Ask Nnenna Nwaelugo about the hospital she plans to establish, and her answer reflects the deficiencies in the health care systems she observed during her childhood. While traveling with her parents, Nnenna saw many inequities that existed in health clinics across Africa.
“I have seen patients struggle to access care they desperately need,” she says. “People were denied care simply because they did not have enough money. This is something I feel is a great gap. It is a flaw in the system I hope to address someday.”
But first, she will need to finish medical school.
Nwaelugo’s mature vision for what a health system should be belies her age – she is only 19. Her experience seems to eclipse her years, in part because she began watching her father, a physician, work with patients when she was only 5 years old.
Nwaelugo grew up in several countries in Africa – Nigeria, Gambia and Ethiopia – before moving to the United States at 15 to attend Northwestern College in Iowa, where she studied biology-health professions and chemistry. Her interest in scientific research led her to the Summer Program for Undergraduate Research (SPUR) at the Medical College of Wisconsin (MCW). There, she worked in the biochemistry department under principal investigator and assistant professor Brian Smith, PhD. This fall, she returns to MCW as a first-year medical student.
“Spending time in the hospital with my father was my first introduction to medicine. I saw him use his stethoscope and walk through the halls with his crisp white coat on, and it all felt very important; I fell in love with the glamor of what I thought practicing medicine was like,” Nwaelugo says. “As I grew older, my motivations and understanding of medicine matured. From the corner of his patients’ rooms, I looked on as my father built rapport with each patient. They seemed to trust him. That patient-physician bond became something I wanted to imitate.”
Nwaelugo’s desire to serve patients as a physician became cemented while on church medical missions to underserved towns. As a young girl, she distributed food and helped babysit younger children, but she also closely watched medical professionals provide services and educate patients about HIV and malaria. Nwaelugo knew someday she would be helping them.
Nwaelugo says opportunities to study science and medicine at Northwestern College and MCW opened new possibilities on her path to becoming a physician, something she hopes to pay forward by mentoring younger people entering the science and medical fields.
Nwaelugo first learned about MCW’s SPUR program from one of her professors at Northwestern College. In Dr. Smith’s lab, she assisted in research studying reversible acetylation and gaseous signaling and how these pathways underlie basic biochemical processes important in inflammation-related diseases such as cancer, heart disease and type I diabetes.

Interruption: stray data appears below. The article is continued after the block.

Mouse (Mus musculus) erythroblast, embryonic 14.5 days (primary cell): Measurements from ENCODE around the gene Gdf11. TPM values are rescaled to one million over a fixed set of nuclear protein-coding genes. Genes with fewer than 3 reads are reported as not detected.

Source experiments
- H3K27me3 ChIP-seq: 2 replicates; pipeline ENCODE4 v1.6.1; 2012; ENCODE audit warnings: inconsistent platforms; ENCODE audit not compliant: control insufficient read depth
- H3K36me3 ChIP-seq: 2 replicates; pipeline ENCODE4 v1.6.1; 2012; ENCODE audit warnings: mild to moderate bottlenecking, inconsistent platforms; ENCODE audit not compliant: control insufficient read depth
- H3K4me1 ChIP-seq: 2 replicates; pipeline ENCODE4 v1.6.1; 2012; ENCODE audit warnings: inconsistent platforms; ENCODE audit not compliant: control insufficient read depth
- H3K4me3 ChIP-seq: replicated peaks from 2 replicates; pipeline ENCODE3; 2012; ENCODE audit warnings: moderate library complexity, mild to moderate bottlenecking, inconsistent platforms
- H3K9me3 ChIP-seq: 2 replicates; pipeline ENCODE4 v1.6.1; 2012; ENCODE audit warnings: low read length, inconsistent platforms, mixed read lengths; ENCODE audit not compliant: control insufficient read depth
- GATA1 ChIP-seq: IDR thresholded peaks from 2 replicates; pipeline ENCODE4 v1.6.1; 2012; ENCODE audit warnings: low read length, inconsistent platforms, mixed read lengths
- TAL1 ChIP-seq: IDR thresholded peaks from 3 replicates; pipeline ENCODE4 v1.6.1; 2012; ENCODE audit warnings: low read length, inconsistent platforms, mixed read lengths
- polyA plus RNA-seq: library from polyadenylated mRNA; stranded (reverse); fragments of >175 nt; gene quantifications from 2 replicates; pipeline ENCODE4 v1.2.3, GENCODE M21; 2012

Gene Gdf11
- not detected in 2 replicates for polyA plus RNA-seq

“I was pleased to have the opportunity to work in a lab at MCW,” Nwaelugo says. “Over the two summers I have worked here, I have been given increased autonomy. This past summer, I was given the protocol and then conducted the experiments with guidance from Dr. Smith and his team. They enabled me to make decisions in the lab but they were also there to answer questions when I needed help. Working in the Smith lab gave me confidence that I can be a scientist.”
Nwaelugo says one of the most valuable parts of the program was her access to mentors.
“Dr. Smith and his wife, Sarah, an alumna of my college, became like a second family to me. Especially since my family in Ethiopia live so far away, it was enormously helpful,” she notes. “Having the opportunity to participate in the SPUR program exposed me to many scientists, researchers and physicians at MCW, and their mentorship has been invaluable along my journey.”
Nwaelugo also participated in MCW’s Diversity Summer Health-Related Research Education Program (DSHREP) activities and saw MCW’s commitment to its pipeline programs as a way to improve representation in the medical field.
“I saw that MCW is committed to diversity and representation for underrepresented populations,” she says. “For young women and students from under-represented minority groups, it can be very meaningful to see someone like them working in this field. It makes people feel like they can achieve their goals, too. Throughout my career as a physician and scientist, I am also very committed to mentoring young people on this same path.